There. I said it. I liked Dinosaur Revolution.
I was pretty sure I’d be hooked from the moment I saw the trailer and saw this recreated with Cryolophosaurus. Hot dang, the raging dino fanboy in me loves me some Charles Knight.
I have been following with great interest the various perspectives on Dinosaur Revolution at palaeoblogs around the net – see Love in the Time of Chasmosaurs, Dinosaur Tracking, and a whole slew of posts over on Art Evolved. As with any dino documentary (and probably ALL documentaries, regardless of subject matter), there are inaccuracies to point out. However, I was surprised by strong backlash Dinosaur Revolution has seemed to receive around the palaeo blogosphere. I’ve only caught the first two episodes so far, but I’m looking forward to seeing the next two.
I view Dinosaur Revolution as kind of like an animated children’s storybook about dinosaurs – something like the A Day in the Life of… series, which has a story followed by a discussion of the scientific research behind the story. Would we criticize a children’s storybook for using narrative and some anthropomorphism to get the story across? Or how about, would we criticize it based on its art style – cartoons get a pass (the I Am A… series), but more photorealistic portrayals don’t?
I think the show does a pretty good job of getting some science across within the context of what the show is supposed to be. The short interstitials with the palaeontologists provide a bit of context for some of the ideas being presented, there’s footage of fossils and fieldwork, and there’s even AN EXPERIMENT! at the end of The Watering Hole. I agree with many reviews that the second episode was the stronger of the first two, and that the first episode was somewhat uneven. I didn’t love every part of Dinosaur Revolution, but I liked more than I disliked. I disliked Gigantoraptor’s crazy inflatable wattle, but not because it was crazy – I disliked it because it took away from the potentially more interesting story about display feathers in oviraptorosaurs. I disliked Saurosuchus not eating the Eoraptor that it bit and threw away, because that was crazy. But I liked a lot of the (I guess) controversial bits – the Looney Tunes homages, the therapsid getting thrown into the Saurosuchus’ mouth, the Glacialisaurus hacking up a wad of sap. Those things were funny, and I think in the context of this particular program that the humour worked well and was ok.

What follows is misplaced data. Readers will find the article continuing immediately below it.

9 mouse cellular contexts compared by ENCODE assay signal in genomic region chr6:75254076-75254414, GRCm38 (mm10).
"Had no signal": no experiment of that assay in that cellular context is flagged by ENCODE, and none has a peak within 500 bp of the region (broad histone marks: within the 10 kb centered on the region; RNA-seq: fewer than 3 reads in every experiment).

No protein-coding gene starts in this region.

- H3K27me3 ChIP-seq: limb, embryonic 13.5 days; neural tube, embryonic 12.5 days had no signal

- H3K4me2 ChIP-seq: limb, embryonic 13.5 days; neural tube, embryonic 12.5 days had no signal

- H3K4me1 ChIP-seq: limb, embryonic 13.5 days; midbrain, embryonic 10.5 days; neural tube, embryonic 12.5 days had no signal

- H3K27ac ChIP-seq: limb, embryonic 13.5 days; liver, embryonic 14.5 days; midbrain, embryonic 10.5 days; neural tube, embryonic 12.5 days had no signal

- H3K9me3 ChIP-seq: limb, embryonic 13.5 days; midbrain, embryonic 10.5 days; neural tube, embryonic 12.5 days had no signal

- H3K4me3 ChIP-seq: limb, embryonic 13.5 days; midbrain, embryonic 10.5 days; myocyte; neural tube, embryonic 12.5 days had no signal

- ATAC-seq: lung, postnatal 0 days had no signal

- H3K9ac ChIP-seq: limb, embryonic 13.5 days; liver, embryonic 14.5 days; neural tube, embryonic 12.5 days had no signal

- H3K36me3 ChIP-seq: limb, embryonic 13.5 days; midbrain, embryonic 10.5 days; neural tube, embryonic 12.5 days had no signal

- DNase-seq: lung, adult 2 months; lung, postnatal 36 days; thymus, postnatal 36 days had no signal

And seriously, how cool is it to have the Ischigualasto, the Hanson, and the Iren Dabasu formations all in one episode? Have we ever seen Eoraptor, Glacialisaurus, or Gigantoraptor on TV before? I hope that the portrayal of all these marvelous dinosaurs inspires people to head to Wikipedia and learn more.
So I’m wondering – a lot of the controversial things in Dinosaur Revolution seem, well, cool to me. And I think it’s ok to be cool. And I think that Dinosaur Revolution was marketed to be cool, and to be more storybook, less documentary sensu stricto. They advertised it at Comic Con! How often do dino documentaries get advertised at geek conventions?
So I liked Dinosaur Revolution, and I think it’s a shame more people didn’t. Perhaps context is everything. Perhaps the biggest problem is that even though the marketing indicated this was not a typical documentary, airing this on the Discovery and Science Channels was just the wrong context.